The pipeline safety recommendations issued by the National Transportation Safety Board (NTSB) on Aug. 30 puts significant pressure on both Congress and the Obama administration to respond to the problems discovered as part of the NTSB investigation of the PG&E San Bruno explosion in December 2010.
Eight persons were killed and many others injured as a result of that accident. The NTSB recommendations go way beyond the legislation Congress has begun to pass through committees and in the advanced notice of proposed rulemaking (ANPR) the Pipeline and Hazardous Materials Safety Administration (PHMSA) issued on Aug. 24.
The House Transportation and Infrastructure Committee passed a pipeline safety reform bill on Sept. 8 a few days after returning to Washington from the summer recess. Called the Pipeline Safety, Regulatory Certainty and Job Creation Act of 2011(H.R. 2845), the bill came a week after the NTSB released its final conclusions on San Bruno. The explosion was caused by escape of gas from a fracture in a defective piece of pipe installed in 1956. PG&E’s integrity management program, which the NTSB called “deficient and ineffective,” should have caught the defect, but did not.
The NTSB was also sharply critical of the PHMSA which released an ANPR on Aug. 24 which sets the stage for possible regulatory changes to the transmission integrity management program (TIMP) authorized by Congress in 2002 and put in place by PHMSA in 2003. The TIMP requires interstate pipelines to test segments running through “high consequence areas” (HCAs) and repair any potential problems.
The NTSB recommendations focus on PHMSA supervision of the TIMP but also push enhancements of many other pipeline safety rules, such as exemption from hydrostatic testing for pipelines built prior to 1970. The defective PG&E segment which ruptured in San Bruno was exempt from hydrostatic testing, which would have probably found the defect. The NTSB recommended that the Department of Transportation provide considerably more oversight to PHMSA supervision of the TIMP in addition to directives to PHMSA itself in the areas of control room operation, supervisory control and data acquisition (SCADA) systems, installation of shutoff valves, provision of pipeline data to local emergency responders, expanded inline testing, drug and alcohol programs and on other topics. The board also asked for elimination of the pre-1970 pipeline exemption from hydrostatic testing.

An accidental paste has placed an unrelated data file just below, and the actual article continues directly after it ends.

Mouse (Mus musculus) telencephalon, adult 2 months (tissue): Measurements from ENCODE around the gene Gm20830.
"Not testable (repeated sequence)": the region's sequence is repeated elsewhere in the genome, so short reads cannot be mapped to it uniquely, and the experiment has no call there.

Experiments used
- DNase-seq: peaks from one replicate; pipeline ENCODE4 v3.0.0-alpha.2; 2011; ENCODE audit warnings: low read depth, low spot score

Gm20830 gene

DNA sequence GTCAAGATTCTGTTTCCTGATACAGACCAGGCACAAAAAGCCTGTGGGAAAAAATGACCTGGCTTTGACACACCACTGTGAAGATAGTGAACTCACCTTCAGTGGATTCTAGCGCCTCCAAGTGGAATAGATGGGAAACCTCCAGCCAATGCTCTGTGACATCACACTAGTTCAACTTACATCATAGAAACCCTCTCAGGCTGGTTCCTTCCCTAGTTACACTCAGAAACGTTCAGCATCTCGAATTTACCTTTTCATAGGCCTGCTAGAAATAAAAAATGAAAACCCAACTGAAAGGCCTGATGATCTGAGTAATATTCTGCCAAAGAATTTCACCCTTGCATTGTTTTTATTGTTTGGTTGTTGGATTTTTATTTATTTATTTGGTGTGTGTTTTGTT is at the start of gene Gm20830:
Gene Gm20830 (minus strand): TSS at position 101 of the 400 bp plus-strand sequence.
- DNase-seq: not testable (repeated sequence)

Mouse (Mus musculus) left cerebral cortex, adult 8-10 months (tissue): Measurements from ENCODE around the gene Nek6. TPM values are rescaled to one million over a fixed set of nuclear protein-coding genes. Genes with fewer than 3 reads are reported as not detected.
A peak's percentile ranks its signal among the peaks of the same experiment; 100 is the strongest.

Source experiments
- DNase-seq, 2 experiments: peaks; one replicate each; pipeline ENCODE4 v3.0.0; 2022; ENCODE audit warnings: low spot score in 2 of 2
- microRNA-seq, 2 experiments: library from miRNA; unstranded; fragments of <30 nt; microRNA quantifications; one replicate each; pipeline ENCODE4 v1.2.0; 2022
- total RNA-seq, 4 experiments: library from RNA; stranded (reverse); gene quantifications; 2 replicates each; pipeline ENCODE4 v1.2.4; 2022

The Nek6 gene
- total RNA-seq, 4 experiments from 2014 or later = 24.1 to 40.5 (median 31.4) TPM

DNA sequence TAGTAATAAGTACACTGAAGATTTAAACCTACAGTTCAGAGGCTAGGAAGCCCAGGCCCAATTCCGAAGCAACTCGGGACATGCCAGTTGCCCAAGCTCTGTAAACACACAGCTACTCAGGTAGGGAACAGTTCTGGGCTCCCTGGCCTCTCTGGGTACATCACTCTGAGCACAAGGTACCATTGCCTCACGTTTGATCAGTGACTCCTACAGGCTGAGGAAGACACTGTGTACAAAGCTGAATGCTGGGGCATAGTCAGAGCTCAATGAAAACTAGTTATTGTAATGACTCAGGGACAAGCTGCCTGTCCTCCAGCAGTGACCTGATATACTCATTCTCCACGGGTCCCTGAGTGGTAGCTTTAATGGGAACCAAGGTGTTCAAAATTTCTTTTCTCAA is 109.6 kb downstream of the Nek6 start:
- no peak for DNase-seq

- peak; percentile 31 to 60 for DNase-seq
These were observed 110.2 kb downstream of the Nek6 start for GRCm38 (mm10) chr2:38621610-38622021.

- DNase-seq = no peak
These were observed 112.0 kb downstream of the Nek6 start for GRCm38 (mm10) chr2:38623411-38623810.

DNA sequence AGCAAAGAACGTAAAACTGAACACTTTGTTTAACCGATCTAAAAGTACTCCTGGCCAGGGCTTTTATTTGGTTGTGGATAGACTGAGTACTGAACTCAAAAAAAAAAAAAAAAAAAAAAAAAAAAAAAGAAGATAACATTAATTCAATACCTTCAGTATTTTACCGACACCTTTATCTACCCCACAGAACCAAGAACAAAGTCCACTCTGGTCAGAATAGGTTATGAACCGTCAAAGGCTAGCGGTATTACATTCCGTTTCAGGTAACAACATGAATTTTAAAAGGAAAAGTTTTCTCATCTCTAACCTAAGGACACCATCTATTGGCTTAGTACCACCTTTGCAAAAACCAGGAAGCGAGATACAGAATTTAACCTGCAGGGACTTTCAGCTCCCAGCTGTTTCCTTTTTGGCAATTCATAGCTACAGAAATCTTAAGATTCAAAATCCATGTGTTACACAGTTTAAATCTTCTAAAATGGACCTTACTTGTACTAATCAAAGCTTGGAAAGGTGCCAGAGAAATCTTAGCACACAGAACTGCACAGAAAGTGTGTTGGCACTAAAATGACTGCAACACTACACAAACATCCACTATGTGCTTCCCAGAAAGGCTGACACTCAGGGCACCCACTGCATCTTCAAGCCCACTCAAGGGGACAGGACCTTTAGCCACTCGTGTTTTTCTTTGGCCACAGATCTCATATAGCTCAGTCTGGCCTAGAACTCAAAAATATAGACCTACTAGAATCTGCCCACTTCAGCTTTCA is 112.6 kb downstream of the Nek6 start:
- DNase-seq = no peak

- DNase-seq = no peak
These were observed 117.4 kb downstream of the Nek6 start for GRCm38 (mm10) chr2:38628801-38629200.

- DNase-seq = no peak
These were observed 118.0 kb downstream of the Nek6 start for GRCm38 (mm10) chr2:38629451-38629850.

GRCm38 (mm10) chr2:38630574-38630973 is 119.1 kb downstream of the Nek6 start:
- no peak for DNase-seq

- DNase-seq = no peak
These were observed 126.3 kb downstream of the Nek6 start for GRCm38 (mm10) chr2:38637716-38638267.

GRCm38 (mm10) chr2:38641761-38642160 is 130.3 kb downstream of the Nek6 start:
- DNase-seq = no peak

INGAA CEO Don Santa says his association’s Pipeline Safety Task Force’s Integrity Management Continuous Improvement (IMCI) team is implementing action plans that address NTSB’s recommendations.
The bill passed by the House committee on Sept. 8, a second House bill in the Energy & Commerce Committee and a third bill passed in May by the Senate Commerce Committee respond to only a handful of the NTSB recommendations. The House Transportation Committee bill is very similar to the Energy & Commerce bill, which is called the Pipeline Infrastructure and Community Protection Act of 2011. INGAA prefers the House E&C bill to the Senate bill, called the Pipeline Transportation Safety Improvement Act of 2011(S. 275).
In its San Bruno report, the NTSB criticized the PHMSA for inadequate TIMP inspection protocols and for not incorporating the use of effective and meaningful metrics as part of its guidance for effective performance-based pipeline safety management programs. Neither the House nor Senate bills require upgrading PHMSA standards or inspection of transmission company implementation of the TIMP. The bills do charge PHMSA with making recommendations whether to expand the TIMP to areas not now considered HCAs.